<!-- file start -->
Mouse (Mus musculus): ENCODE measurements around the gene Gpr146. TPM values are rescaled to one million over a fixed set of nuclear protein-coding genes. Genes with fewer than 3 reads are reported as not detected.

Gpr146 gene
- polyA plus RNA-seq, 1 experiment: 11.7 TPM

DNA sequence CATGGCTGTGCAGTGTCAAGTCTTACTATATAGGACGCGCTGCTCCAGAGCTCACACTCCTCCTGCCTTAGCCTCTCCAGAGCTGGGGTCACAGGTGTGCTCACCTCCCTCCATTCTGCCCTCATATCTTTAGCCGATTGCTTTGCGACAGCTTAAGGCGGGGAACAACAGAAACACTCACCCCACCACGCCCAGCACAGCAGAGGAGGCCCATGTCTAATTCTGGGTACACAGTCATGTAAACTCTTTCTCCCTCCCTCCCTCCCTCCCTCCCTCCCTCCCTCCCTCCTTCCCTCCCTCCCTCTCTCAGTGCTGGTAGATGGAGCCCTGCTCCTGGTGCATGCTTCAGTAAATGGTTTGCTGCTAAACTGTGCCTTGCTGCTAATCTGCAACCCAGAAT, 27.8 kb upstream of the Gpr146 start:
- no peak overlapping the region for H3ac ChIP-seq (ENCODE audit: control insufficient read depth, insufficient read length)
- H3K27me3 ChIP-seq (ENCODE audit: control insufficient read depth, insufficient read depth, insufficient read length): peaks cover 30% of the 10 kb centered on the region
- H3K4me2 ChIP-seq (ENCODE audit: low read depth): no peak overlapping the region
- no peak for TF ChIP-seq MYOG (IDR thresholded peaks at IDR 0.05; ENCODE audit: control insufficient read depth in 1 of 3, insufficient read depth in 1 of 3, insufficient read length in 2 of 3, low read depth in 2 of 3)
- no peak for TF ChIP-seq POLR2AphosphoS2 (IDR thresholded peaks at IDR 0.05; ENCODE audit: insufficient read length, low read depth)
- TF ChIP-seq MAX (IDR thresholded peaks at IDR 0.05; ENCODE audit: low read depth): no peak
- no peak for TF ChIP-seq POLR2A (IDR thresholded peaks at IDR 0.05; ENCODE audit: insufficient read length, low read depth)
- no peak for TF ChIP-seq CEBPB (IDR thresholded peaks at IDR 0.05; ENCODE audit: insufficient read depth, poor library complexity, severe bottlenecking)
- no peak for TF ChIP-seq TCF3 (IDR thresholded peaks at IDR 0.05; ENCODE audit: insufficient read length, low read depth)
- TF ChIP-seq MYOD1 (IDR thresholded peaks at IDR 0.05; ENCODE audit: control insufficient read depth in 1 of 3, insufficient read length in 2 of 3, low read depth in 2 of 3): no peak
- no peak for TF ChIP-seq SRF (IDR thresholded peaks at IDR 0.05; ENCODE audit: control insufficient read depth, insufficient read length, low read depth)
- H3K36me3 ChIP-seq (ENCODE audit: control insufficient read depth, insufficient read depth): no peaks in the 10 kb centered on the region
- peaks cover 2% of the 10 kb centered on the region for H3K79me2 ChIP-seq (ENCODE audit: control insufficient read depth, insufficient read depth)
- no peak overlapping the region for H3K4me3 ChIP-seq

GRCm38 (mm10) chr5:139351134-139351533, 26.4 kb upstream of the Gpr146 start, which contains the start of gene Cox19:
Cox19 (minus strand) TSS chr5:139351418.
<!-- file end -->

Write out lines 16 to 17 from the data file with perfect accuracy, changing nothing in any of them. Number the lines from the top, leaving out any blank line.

- H3K36me3 ChIP-seq (ENCODE audit: control insufficient read depth, insufficient read depth): no peaks in the 10 kb centered on the region
- peaks cover 2% of the 10 kb centered on the region for H3K79me2 ChIP-seq (ENCODE audit: control insufficient read depth, insufficient read depth)